Nick Carter is a New England-based singer songwriter whose music has been called soulful folk and a coffee break for the soul.  It’s been said he channels Harry Chapin, Jim Croce and John Gorka.  Nick’s shows are an animated diary, exploring emotional landscapes with a voice that audiences find both fresh and familiar. Case in point, he was a finalist in the 2022 Rose Garden Coffee House Performing Songwriter Competition, Mansfield, MA.

Nick’s new album, Fountain Pen is his debut into the contemporary folk world.  It’s an evocative addition to his current collection of work, known as Lost Weekend which was released in 2015.  To bring Fountain Pen to life, Nick collaborated with Grammy-nominated producer Seth Glier, and paired his voice with the talents of several well-established contemporary folk veterans, including Ellis Paul, Antje Duvekot , as well as Red Molly’s Abby Gardner and Laurie MacAllister.

The result is an engaging collection of evocative story songs about the many moods of the heart set in scenes lit by the ever-shifting light of memories, both recent and distant.  Nick’s stories take you underground to subways, into attics remembering old and treasured things, to distant beaches and late-night diners, and to the tears of ink from the nib of a fountain pen. Every song seeks to shelter the listener inside the moment through characters and emotions inhabiting its verses.

All of this is the work of a man who has arrived at songwriting later in life and whose varied experiences give a knowing voice to his life-long love of music, singing and writing.  His new-found dedication to songwriting is the timely “next act” for someone who, over the years, was never far from a pen, paper and a guitar. These days Nick packs those things wherever he goes, as he prepares for in-person performances as well as co-hosting his on-line show, “Coffee House Folk” with fellow singer/songwriter, Brian Theoret.

A little not-so-ancient history

Nick’s musical life really began on Sunday night, February 9, 1964, when pop music in America was changed forever.  That night, over their weekly ritual of pizza and watching The Ed Sullivan Show, he and his family, like millions of other Americans, discovered The Beatles.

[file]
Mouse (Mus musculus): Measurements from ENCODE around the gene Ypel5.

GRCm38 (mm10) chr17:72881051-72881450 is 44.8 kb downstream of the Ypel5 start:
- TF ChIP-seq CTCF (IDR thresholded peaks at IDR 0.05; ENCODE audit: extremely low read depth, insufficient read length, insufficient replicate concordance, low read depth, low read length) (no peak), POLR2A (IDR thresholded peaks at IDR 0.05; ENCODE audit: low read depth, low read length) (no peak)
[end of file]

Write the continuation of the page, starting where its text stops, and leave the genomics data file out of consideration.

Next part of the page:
“I can still see the four of them on our small, black and white television screen.  They looked  cool and sounded great.  I still remember “I Want To Hold Your Hand”.  What really got to me about that song was the bridge, and how the chords and soft, long-short-long rhythm contrasted with the rest of the song.  Years later I realized I had fallen for that famous ii-V-I-vi chord progression.  But to my fourth grader’s ears, on that night and every other time I listened that winter, it was pure joy. It was like nothing I’d heard before and all I wanted to do was play that song over and over and play along on my brother’s drums until I wore out the grooves on the 45.”

In the years to come, music would only become a deeper passion.  Nick attributes this – especially his love and knowledge of Sixties music – to countless afternoons after school, listening to the hit singles his older siblings were always bringing home.

No stranger to performance, Nick grew up playing drums and acoustic guitar. In high school and college he sang in a cappella groups, rock bands and musical theater. In recent years, he has performed both solo and in numerous folk-rock groups.  Once a year he takes time out from songwriting to study circle singing and vocal improvisation in a weeklong workshop under renowned jazz vocalist, Bobby McFerrin. Nick performs frequently for Musicians on Call, a national volunteer organization that offers live music to patients in New York area hospitals.  He also serves on the Connecticut and New York area advisory boards for Little Kids Rock, the national music education charity that, since inception, has brought music instrument programs to more than 1 million students.

Nick entered music education in 1999, after 21 years in marketing and communications for financial services firms. Before his retirement from teaching in 2014, Nick shared his life-long passion for music with students in Connecticut, where he developed its upper-elementary general music and instrumental programs. He also created and taught a popular high school-level music history course.

Nick and his wife, Sue, divide their time between Connecticut and Vermont.